THE GLASS PHOENIX by Mary Stetson Clarke

THE GLASS PHOENIX

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KIRKUS REVIEW

Resourceful scenery, resurrected plot. Ben Tate sees his father's ship go down and things get pretty rough at home--Grandfather's not all there, Ma insists Pa is still alive, sister Phoebe wants new clothes like her friends. So the sixteen-year-old prefers the instant cash of Deming Jarves' glassworks factory (1827, Sandwich, Mass.) to a future in medicine. But he needs even more money and is on his way to Boston when he discovers an injured man whom he brings back to the house; the stranger offers, from his deathbed, a slip of paper containing. . . what? Written in German, it has some connection with boss Jarves' newfangled experiments, so he asks friend Emily to tutor him. With her help and key words from a dictionary in the Harvard library he translates the formula for golden-ruby glass (a Bohemian secret Jarves is looking for) and heats up a batch which includes his mother's (gold) wedding ring. But it comes out dirty yellow and he throws it into Emily's fireplace and just happens to be there when she's sweeping out the ashes; the second exposure to heat brings out the red, which assures him of a more lucrative position in the factory. And just before that Pa comes home after a (hard-to-take) chance rescue, illness and recovery. Lots of fuel, no sparkle or spunk.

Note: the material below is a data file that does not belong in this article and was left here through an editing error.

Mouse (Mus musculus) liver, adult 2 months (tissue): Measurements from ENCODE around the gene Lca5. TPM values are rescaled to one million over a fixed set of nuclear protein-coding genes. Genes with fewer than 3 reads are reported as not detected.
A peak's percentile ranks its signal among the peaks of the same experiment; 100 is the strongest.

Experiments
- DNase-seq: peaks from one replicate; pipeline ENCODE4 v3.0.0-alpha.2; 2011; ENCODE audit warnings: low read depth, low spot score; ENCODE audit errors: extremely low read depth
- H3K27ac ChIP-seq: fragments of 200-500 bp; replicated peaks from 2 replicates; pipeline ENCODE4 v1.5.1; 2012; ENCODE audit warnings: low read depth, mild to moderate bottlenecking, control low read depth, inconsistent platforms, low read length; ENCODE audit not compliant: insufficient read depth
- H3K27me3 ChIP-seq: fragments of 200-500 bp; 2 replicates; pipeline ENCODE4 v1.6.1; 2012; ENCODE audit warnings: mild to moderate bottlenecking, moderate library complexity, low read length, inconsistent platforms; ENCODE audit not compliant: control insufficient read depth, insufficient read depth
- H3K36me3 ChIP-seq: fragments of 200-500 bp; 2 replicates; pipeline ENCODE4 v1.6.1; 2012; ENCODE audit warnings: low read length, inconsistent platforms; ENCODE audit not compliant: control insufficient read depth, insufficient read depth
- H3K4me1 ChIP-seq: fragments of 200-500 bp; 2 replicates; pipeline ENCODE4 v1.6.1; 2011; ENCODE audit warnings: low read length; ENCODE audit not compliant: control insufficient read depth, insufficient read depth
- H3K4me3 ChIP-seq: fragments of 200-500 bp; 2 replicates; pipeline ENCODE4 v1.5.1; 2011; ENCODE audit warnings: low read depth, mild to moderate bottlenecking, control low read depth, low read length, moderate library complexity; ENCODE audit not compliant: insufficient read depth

Pub Date: April 14th, 1969
Publisher: Viking